What does GPU assembly look like?

Computer Graphics Asked by sebastien finor on August 27, 2021

I have played around with CPU assembly programming like Nasm, Tasm or Masm, but I’m really curious to know how GPU works now.
However, i’m quite confused when I look on internet. I’ve heard about Cuda and OpenCL, but it is not what I’m looking for.
I’d like to know how GPUs instructions are in RAM… What are the Nasm and Masm for most GPUs? What is the x86 or Z80 of GPUs (What are the different families of GPU)? Do you know a constructor opcodes reference manual?
I think I really need something to compare between the two Processing Units to make it clear, because GPU assembly programming seems to be an even harder subject to learn from on internet that CPU asm programming. I’ve also read that "NVIDIA never released details on the instructions actually understood by their hardware", but it seems pretty surprising to me. Full post there:

Thanks for your help!

4 Answers

You're tilting at windmills trying to learn "GPU assembly", and it's due to the differences between how CPUs and GPUs are made and sold.

Each CPU has what's called an instruction set architecture, for example x86 or ARMv8. The instruction set is the interface between the user of the CPU (i.e. the programmer) and the chip. The chip designer publishes the details of the instruction set so that compiler vendors can write compilers to target that instruction set. Any CPU that uses that instruction set can run the same binaries. (Extensions like SSE make that slightly untrue, but they only add new instructions: they don't change the structure of the binary.) When the vendor creates a new processor family, it could have completely different micro-architecture internally, but the same instruction set.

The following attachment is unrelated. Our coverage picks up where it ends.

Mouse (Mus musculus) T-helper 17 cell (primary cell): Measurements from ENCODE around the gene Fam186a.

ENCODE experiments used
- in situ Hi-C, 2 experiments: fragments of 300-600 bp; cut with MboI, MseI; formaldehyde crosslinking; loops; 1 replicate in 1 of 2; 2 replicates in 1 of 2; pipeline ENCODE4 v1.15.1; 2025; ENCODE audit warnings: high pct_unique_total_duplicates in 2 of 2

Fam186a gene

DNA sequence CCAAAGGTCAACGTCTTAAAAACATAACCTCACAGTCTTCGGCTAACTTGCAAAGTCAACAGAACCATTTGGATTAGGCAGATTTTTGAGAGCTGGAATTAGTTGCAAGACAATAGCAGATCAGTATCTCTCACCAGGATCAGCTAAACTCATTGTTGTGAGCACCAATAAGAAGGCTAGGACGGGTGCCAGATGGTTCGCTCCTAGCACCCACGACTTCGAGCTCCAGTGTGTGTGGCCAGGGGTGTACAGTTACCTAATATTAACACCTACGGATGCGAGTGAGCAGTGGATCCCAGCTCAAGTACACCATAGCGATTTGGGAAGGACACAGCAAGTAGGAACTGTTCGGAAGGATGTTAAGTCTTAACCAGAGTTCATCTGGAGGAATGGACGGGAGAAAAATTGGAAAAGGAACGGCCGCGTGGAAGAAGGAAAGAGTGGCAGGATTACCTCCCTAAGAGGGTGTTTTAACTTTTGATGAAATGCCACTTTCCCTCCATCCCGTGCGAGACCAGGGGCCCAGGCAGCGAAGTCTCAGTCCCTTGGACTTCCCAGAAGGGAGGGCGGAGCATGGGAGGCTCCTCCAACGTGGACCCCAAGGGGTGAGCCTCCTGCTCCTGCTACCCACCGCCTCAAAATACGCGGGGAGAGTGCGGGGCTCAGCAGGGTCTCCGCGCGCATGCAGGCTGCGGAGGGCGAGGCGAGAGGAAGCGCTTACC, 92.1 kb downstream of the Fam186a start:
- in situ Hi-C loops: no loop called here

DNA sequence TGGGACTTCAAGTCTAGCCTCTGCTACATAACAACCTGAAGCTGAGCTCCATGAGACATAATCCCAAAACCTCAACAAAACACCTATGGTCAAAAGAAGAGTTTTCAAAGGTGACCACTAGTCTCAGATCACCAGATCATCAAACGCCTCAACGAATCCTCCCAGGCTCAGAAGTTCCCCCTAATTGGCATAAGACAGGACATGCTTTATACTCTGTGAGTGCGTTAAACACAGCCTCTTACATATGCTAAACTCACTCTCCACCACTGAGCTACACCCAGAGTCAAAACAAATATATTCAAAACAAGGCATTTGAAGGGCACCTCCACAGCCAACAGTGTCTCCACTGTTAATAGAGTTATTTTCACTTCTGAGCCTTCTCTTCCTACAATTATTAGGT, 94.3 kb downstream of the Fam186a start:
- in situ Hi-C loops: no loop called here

GPUs are not like this at all. For best efficiency, the instruction set is usually closely tied to the micro-architecture of the CPU. That means each new family of GPUs has a new instruction set. GPUs can't run binaries made for different GPUs. For this reason, the instruction set usually isn't published: instead, your interface to the GPU is the driver published by the vendor for each graphics API (OpenGL, Vulkan, DirectX, &c.). This is why the graphics APIs have functions to take the source code of a shader and run it: the compiled shader only runs on the same model or family of GPU it was compiled for.

The closest you get to GPU assembly language is SPIR-V. This is an industry-standard intermediate representation, which GPU vendors are starting to support. It's like a GPU equivalent of LLVM's intermediate representation. It allows you to do the parsing and source optimization parts of compilation up-front to get a SPIR-V file, and then the GPU driver only needs to compile that to the GPU's instruction set at load time.

Correct answer by Dan Hulme on August 27, 2021

For Nvidia GPUs there are several machine languages all of which can be read here: